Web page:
Inside Old Homs's House
Syria though Ages it seems that, since hundred thousands years ago, people were eager to settle at the Euphrates banks the Assi (orantes) river valley in Syria, and among gardens of pines and oaks. The people from the first stone ages – such as Chilean & Ashouli period – have resided at the area where some very old tools such as scraper, manual axes and Clint stone plates have been fund out. Moving to the Mesolithic (medium Stone Age) and Neolithic (modern stone age), we surly see in this area - Euphrates area in Syria --- the oldest population settlement and residency have ever found. This has been really discovered while having protected the ruins and antiquities available at the Euphrates dam site. The scientific mission at Tall Mrebet site, located at Euphrates river, west to Tabaqa (presently Thawra) city, have discovered a location in which human resided since eleven thousand years ago, which in turn considers to be the oldest stable residency known up to day. That human used to live in circle big rooms made out of mud, wood along with some stone, where we find that the ceilings or covers of these rooms used to be made out of branches or the animal leathers. At Tall Abu Hurira, not too far from Tall Mrebet, antiquities have been found out there belonging to the same age, the nineth C BC. But those immigrants coming from Euphrates site or those original people have not in their minds that they are going to build up at the Euphrates banks location, presently called Tall Hariri, 100 km west of al-Bokamal county, a very big civilization belonging to the third Millennium BC. Ascribed to Mary city. In 1933, just for the our fair luck, through excavations still in progress, this important site is still on up to day; as a matter of fact, this site indicated out various levels, layers and premises. Many thousands of muddy inscriptions tablets have enriched our knowledge about the ancient history of this area and indicated that the Euphrates regions, as well as Egypt used to have the ancient civilization and population settlement in the world. Mary used to occupy the prominent place in history of Euphrates regions. In 1935 a palace belonging to the 02nd Millennium BC, has been discovered under which in 1964 another palace belonging to the Pre- Sargon reign (which means from 2700 – 2350 BC) Another layer again has been discovered belonging to Ninava the 5th, which means fourth Millennium BC. Out of the pre– Sargon age, Shamash, Dagan, Ashtar and Ninni Zaza temples have been discovered there. At the second period, the big palace of the city which has been fully destroyed after a sweeping war launched by Hammorabi in 1750 BC. has been discovered. At that time, Hamorabi, has destroyed his enemy Zimiri Lim, the king of Mary. Flourish and importance distinguished city reached up at the age of that king has no more existed . From this big palace, Zimiri Lim, used to control big part of the Middle East, and at the same time, the destiny of many people were used to be in his hand up to be occupied by Babylon army. Upon excavation, more than twenty thousand inscriptions and slabs written in cuneiform style and Akkadian languages, have been found out along with other various statues made out of mud and stone; one of them is a splendid statue representing the beautiful female-singer Urnina of the temple Ninni Zaza, Lamji Mary statue, statue of the fortune-teller, Ashtar statue, the calf Statue and Eidi Naroum, Eiko Shamagan statue the flour miller which has founded at Ashtar temple. The most two important and greatest findings of Zimri Lim belonging to the 2nd Millennium BC, have been the statue of The Goddess of spring, and the statue of Eshtob Eilom, along with head cut-off statue of Eidi Eilom At the court-yard, remaining of a colorful wall-paint decorated portraying a festival scene, with King Zimri Lim standing worshipfully in front of goddess of war Ashtar, which was in her costumes erected on her lion-symbol; with other views we may see the Springs goddess and Palms goddess. During 1975 , a significant discovery of cultural historical importance existed at Tall Merdikh, surely it is the discovery of Ebla City. Two rooms containing 17 000 of clay-documentary inscriptions were found in one of the meeting halls of the royal palace third Millennium BC- of Ebla, the biggest and most ancient city in the world. These inscriptions, which carried original texts written in Amorit, Canaanite, and Sumerian old Syrian languages, were filed on wooden shelves as exactly as any modern library nowadays. The initial reading showed that these clay-documents were the lists of Ebla's old trades, royal laws, official reports to the king of Ebla about military battles, lists of taxes paid by subjugated cities, and treaties with other great states. In addition to these documents, many lingual texts were found, between which the oldest multi-languages dictionaries that gave a series of Sumerian words (the lan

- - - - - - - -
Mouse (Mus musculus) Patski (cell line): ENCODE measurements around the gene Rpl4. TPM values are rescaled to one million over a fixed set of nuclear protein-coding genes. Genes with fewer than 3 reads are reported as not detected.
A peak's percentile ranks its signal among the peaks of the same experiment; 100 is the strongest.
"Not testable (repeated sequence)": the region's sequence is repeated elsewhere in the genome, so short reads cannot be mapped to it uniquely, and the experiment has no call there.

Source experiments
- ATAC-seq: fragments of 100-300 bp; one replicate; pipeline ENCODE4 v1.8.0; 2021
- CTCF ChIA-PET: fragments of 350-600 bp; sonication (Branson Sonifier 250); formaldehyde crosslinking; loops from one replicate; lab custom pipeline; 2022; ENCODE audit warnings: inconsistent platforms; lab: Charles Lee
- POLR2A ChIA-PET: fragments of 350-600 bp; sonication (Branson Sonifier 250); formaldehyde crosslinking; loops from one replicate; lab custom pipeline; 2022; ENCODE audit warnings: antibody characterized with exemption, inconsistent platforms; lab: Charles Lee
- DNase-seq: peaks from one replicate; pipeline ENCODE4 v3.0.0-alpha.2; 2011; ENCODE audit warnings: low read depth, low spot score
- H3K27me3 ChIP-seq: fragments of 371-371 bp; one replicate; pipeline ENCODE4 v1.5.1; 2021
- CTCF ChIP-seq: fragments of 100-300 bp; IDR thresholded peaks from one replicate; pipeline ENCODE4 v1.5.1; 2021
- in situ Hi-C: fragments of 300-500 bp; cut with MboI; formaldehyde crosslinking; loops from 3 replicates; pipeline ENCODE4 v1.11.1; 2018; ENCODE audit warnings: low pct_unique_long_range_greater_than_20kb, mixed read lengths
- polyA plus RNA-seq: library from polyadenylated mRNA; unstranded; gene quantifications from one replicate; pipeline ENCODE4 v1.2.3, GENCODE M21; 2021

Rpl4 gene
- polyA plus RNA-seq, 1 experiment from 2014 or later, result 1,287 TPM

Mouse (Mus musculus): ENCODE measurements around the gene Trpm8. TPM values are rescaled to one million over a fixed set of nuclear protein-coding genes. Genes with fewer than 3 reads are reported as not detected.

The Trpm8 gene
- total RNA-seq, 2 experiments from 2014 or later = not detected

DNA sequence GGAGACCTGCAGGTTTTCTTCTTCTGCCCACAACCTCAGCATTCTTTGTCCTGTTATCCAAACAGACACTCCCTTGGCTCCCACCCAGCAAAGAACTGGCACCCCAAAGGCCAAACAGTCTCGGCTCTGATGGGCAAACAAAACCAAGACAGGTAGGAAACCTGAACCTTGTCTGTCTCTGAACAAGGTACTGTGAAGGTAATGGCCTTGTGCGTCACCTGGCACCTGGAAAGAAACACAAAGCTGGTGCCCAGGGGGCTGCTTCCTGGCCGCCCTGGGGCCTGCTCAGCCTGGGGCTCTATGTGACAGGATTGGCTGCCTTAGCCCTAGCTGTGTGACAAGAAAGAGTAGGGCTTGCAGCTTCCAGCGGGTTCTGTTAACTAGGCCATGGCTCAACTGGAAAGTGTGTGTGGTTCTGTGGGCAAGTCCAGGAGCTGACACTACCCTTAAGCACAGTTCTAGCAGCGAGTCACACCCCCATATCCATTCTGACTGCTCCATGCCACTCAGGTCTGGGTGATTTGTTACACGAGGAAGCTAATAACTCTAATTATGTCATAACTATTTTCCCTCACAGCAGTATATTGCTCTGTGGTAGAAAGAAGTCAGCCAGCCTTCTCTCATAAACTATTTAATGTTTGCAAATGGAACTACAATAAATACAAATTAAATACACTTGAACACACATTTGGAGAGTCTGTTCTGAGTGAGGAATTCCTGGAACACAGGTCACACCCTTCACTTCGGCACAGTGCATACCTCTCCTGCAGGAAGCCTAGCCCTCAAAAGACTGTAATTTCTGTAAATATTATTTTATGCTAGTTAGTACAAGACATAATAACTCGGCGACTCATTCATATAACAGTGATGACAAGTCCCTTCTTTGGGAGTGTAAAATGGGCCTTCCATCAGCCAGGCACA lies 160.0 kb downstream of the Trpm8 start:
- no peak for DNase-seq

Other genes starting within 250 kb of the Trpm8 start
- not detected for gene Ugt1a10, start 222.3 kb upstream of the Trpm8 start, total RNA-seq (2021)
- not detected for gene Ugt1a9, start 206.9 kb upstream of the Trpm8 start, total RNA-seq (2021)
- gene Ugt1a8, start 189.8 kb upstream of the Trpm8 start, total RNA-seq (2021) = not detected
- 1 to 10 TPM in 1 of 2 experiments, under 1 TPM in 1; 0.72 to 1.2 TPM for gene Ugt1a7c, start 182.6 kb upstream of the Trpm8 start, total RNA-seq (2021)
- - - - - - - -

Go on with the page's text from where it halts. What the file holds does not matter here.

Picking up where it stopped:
decorative wall painting business
decorative wall painting business
Traditional Chinese & Japanese Paintings - 24" x 48" Bamboo Escape Oriental Decorative Wall Art Screen
Beautifully rendered, simple & serene, handpainted Sung dynasty era design ink & watercolor paintings- Bamboo motif, traditional symbol of luck & abundance, on hand crafted Rosewood frame folding screen, with mulberrypaper covered in silk, with fine silk brocade matte border, shipped with pair of matched brass geometric hangers for easy wall mounting, no two exactly the same, each a handpainted work of art- for the price of a print! Wall screens are a traditional gift for weddings, birthdays, & new beginnings, ships in 48 hours, professionally packed fully & insured via Fed Ex, expedited delivery available. Click the Orientalfurniture link above to browse 3000+ east Asian design wall art, sculptures, ceramics, lamps, furniture, and room divider screens!